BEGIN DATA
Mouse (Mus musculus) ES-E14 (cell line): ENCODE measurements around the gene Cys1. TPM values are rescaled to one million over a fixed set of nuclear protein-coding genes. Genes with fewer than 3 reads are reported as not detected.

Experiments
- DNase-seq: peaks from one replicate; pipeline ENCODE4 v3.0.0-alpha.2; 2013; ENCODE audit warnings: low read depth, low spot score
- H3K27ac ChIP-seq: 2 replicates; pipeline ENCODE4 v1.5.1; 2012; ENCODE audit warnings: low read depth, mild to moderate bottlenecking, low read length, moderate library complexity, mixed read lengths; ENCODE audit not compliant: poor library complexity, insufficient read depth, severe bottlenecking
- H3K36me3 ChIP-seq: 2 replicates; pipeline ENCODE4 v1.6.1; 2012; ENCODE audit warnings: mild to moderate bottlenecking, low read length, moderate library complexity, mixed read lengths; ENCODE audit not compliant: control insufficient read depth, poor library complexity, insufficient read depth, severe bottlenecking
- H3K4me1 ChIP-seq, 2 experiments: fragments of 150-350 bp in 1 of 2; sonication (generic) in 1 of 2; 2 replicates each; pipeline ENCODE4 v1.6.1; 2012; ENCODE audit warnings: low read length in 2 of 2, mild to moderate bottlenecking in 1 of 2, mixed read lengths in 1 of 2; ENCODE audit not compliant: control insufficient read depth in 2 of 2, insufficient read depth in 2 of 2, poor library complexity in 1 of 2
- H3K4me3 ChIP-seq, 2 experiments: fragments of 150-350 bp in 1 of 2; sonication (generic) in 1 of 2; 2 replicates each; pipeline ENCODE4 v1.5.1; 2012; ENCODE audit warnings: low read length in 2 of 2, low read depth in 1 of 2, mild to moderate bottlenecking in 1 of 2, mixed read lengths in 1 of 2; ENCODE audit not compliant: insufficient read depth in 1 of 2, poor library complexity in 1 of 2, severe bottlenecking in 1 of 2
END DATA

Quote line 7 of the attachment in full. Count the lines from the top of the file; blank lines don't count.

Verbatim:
- H3K4me3 ChIP-seq, 2 experiments: fragments of 150-350 bp in 1 of 2; sonication (generic) in 1 of 2; 2 replicates each; pipeline ENCODE4 v1.5.1; 2012; ENCODE audit warnings: low read length in 2 of 2, low read depth in 1 of 2, mild to moderate bottlenecking in 1 of 2, mixed read lengths in 1 of 2; ENCODE audit not compliant: insufficient read depth in 1 of 2, poor library complexity in 1 of 2, severe bottlenecking in 1 of 2